Mauritanian President Mohamed Ould Abdel Aziz flew to Senegal early Thursday for a meeting with President Macky Sall after last-minute efforts to get Gambian leader Yahya Jammeh to peacefully step down failed, Reuters reports.
In a December election, Jammeh was defeated by real estate developer Adama Barrow, but a week after conceding, changed his mind. With the support of other leaders in the region, Senegal has threatened to invade Gambia in order to forcefully remove Jammeh, who has ruled for more than two decades and once said he would preside over Gambia for "a billion years." Barrow was supposed to be sworn in on Thursday at the national stadium, but a spokesman said the ceremony will now take place at an undisclosed location. As a precaution, tourists have been evacuated from the Gambian capital, Banjul. Catherine Garcia
Sonny Perdue, the Republican former governor of Georgia, has been chosen to lead the Agriculture Department, Trump transition officials told Politico Wednesday, the last position in the Cabinet to be filled.
A formal announcement is expected to be made on Thursday. Perdue was one of the first members of Donald Trump's Agricultural Advisory Committee, launched in August. Perdue earned his doctorate in veterinary medicine from the University of Georgia in 1971, and was a captain in the Air Force. Since 1977, he has owned several agribusiness and transportation companies, and in 2011, launched Perdue Partners, which facilitates the exports of U.S. goods and services. Catherine Garcia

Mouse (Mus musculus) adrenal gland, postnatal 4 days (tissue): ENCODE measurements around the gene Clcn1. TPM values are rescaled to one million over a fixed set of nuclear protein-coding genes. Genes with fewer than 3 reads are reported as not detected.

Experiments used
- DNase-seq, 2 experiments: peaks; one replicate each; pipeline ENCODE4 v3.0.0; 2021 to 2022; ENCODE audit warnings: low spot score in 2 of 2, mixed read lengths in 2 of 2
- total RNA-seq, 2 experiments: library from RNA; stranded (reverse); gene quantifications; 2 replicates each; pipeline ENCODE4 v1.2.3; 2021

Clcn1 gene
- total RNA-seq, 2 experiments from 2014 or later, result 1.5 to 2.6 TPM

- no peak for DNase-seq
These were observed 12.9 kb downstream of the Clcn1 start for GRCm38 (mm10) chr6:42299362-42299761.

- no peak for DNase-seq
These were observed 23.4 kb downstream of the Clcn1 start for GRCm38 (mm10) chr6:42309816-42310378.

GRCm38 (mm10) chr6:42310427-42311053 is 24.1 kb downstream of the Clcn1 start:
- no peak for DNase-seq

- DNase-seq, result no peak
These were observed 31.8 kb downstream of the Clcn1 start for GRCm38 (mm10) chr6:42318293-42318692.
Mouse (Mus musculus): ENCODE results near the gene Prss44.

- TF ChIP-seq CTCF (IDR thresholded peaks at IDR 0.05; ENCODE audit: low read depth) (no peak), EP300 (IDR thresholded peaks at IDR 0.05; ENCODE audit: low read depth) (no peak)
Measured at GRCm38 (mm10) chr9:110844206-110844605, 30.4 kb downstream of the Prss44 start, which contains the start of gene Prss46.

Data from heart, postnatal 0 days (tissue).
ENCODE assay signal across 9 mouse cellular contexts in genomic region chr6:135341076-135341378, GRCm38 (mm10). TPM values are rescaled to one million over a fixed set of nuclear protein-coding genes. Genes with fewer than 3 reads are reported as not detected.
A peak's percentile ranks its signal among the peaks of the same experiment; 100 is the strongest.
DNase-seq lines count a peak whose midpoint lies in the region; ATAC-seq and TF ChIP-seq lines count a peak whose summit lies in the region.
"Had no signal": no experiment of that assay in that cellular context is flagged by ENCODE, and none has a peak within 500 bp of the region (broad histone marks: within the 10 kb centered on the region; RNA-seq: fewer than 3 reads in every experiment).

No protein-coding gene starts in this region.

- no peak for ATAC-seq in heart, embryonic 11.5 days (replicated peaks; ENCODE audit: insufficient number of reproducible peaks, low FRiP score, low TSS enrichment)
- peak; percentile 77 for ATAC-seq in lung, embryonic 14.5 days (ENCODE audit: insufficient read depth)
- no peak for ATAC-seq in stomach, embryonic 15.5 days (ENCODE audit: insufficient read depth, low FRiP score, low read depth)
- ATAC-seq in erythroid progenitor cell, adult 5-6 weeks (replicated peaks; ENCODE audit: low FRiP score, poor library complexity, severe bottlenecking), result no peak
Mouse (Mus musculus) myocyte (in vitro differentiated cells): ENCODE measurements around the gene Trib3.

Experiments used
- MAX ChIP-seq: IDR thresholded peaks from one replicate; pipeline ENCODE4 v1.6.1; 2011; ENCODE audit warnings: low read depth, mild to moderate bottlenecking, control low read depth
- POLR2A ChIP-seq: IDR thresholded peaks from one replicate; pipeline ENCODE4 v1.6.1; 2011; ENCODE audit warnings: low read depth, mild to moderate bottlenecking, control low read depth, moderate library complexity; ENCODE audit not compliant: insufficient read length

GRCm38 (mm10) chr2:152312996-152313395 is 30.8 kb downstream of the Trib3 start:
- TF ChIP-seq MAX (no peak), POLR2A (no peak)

An investigation is now underway into how a German shepherd was treated on the set of the new movie A Dog's Purpose.
TMZ posted a video it says was filmed during the movie's production, showing a dog that appeared to be too frightened forced into churning water by a trainer, The Associated Press reports. American Humane, an organization that ensures animal safety on movie and television sets, said Wednesday it has hired an independent investigator to look into the incident, and has suspended the safety representative that worked on A Dog's Purpose.
Actor Josh Gad, who provides the dog's voice in the movie, released a statement on social media, saying he has asked Universal Pictures to explain the "disturbing images." The movie is "one of the most beautiful love letters to animals I have ever seen," he said, but he is also "shaken and sad to see any animal put in a situation against its will." Catherine Garcia
This is a much better gift than china — for their 20th anniversary, Scott Chafian of Suffolk, Virginia, will give his wife, Cindy, a kidney.
Cindy has polycystic kidney disease, which can cause the kidneys to shut down, and has been on dialysis for nearly two years. She's undergone several surgeries, and as Scott watched his wife's health get progressively worse, he knew he had to help her. With her blessing, Scott explored how to go about donating his kidney. In October, they found out he was a match, and the surgery was set up before Christmas.